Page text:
There is nothing in what I said then that I would now retract. I rejected the idea that I, as one individual, must treat my choice as confined to the binary of Clinton versus Trump, as though the weight of the outcome were on me alone. It is frequently the case that we vote for one major-party presidential candidate principally because we are against the other one—usually because we find “our guy” a less than optimal choice but “the other guy” strongly repellent. But when we conclude that both of them are wholly unfit for office, our habitual partisan commitments, and our fond hope that the one representing “our side” will be normal, or guided by normal people, do not compel us to cast a vote in that direction. What we must consider, I argued, is not our role in the outcome of the election (which is negligible, and unknown to us when voting), but the effect on our conscience and character of joining our will to a bad cause.

    Four years later, Franck found himself in the situation of approving of some things that President Trump had accomplished, but still believing him to be unfit for the job. But Franck is from Delaware and has suffered through Joe Biden as his Senator since his teen years, and he had zero interest in voting for him either. He ended up voting third party. Continuing on:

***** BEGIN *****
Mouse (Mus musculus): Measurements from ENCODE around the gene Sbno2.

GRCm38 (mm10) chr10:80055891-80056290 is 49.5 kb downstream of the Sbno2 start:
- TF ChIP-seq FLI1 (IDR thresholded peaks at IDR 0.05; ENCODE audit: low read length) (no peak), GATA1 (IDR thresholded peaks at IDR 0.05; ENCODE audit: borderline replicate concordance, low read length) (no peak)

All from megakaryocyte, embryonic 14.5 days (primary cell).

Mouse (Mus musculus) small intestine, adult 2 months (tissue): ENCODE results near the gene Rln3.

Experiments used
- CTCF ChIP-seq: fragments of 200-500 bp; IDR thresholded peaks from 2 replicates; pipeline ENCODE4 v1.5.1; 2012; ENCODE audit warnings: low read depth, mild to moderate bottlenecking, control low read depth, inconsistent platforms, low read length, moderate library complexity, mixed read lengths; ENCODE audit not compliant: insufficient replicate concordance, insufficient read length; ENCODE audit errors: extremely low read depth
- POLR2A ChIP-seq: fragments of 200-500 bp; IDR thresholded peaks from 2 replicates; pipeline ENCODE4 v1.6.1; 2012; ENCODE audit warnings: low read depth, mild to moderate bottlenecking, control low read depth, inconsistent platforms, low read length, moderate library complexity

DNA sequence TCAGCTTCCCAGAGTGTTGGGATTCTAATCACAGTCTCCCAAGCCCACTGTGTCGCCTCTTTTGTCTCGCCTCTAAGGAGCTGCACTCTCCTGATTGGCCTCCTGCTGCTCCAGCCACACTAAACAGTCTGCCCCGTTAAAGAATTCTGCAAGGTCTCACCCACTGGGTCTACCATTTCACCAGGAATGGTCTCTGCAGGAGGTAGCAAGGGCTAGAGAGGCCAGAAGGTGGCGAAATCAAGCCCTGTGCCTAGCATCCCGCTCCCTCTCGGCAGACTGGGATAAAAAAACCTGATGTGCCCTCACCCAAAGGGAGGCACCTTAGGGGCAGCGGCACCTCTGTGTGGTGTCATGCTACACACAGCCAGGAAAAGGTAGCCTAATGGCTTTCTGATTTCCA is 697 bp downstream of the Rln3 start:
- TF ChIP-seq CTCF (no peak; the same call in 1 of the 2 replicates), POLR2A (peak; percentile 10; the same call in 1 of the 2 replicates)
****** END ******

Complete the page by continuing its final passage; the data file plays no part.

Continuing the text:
And here we are in 2024, with the same choice again. Only this time the overwhelming majority of voters have already voted at least once—successfully!—for these feckless men. That means the emotional investment of many voters in both Trump and Biden is very high, since each has a term as president to be defended—which ain’t easy to do in either case. Trump’s signature qualities were incompetence and recklessness, constrained to positive effect only by Congress, the courts, and many of his own appointees. Then he did his utmost, up until the evening of January 6, to steal the election from Joe Biden. A second term for Trump would be a four-year master class in indecency and mendacity, strongly inflected by an urge to authoritarianism that may sorely test our civic institutions.